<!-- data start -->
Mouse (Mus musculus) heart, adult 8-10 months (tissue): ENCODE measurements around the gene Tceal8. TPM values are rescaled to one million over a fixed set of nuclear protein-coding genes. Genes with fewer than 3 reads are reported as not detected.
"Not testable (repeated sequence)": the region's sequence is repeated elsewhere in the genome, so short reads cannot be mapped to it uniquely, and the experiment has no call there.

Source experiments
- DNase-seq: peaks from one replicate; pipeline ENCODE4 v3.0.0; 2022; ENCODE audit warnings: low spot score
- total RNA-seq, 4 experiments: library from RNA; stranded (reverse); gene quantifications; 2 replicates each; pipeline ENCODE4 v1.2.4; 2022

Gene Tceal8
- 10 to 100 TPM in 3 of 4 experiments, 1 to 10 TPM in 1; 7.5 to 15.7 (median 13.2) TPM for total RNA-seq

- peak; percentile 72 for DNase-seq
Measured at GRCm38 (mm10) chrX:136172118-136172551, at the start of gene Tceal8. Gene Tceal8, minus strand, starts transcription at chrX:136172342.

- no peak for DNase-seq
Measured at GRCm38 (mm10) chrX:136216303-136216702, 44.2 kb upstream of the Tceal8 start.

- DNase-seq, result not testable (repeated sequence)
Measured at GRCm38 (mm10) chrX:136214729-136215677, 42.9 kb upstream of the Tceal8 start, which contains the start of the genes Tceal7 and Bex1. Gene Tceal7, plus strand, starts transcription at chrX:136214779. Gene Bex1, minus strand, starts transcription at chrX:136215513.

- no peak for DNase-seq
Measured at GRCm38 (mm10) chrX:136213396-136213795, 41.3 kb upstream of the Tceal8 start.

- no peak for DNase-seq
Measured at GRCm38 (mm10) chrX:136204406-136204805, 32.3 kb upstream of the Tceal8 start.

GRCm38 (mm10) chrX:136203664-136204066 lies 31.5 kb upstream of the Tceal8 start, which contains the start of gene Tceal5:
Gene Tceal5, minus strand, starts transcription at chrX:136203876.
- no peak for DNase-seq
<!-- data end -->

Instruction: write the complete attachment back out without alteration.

Mouse (Mus musculus) heart, adult 8-10 months (tissue): ENCODE measurements around the gene Tceal8. TPM values are rescaled to one million over a fixed set of nuclear protein-coding genes. Genes with fewer than 3 reads are reported as not detected.
"Not testable (repeated sequence)": the region's sequence is repeated elsewhere in the genome, so short reads cannot be mapped to it uniquely, and the experiment has no call there.

Source experiments
- DNase-seq: peaks from one replicate; pipeline ENCODE4 v3.0.0; 2022; ENCODE audit warnings: low spot score
- total RNA-seq, 4 experiments: library from RNA; stranded (reverse); gene quantifications; 2 replicates each; pipeline ENCODE4 v1.2.4; 2022

Gene Tceal8
- 10 to 100 TPM in 3 of 4 experiments, 1 to 10 TPM in 1; 7.5 to 15.7 (median 13.2) TPM for total RNA-seq

- peak; percentile 72 for DNase-seq
Measured at GRCm38 (mm10) chrX:136172118-136172551, at the start of gene Tceal8. Gene Tceal8, minus strand, starts transcription at chrX:136172342.

- no peak for DNase-seq
Measured at GRCm38 (mm10) chrX:136216303-136216702, 44.2 kb upstream of the Tceal8 start.

- DNase-seq, result not testable (repeated sequence)
Measured at GRCm38 (mm10) chrX:136214729-136215677, 42.9 kb upstream of the Tceal8 start, which contains the start of the genes Tceal7 and Bex1. Gene Tceal7, plus strand, starts transcription at chrX:136214779. Gene Bex1, minus strand, starts transcription at chrX:136215513.

- no peak for DNase-seq
Measured at GRCm38 (mm10) chrX:136213396-136213795, 41.3 kb upstream of the Tceal8 start.

- no peak for DNase-seq
Measured at GRCm38 (mm10) chrX:136204406-136204805, 32.3 kb upstream of the Tceal8 start.

GRCm38 (mm10) chrX:136203664-136204066 lies 31.5 kb upstream of the Tceal8 start, which contains the start of gene Tceal5:
Gene Tceal5, minus strand, starts transcription at chrX:136203876.
- no peak for DNase-seq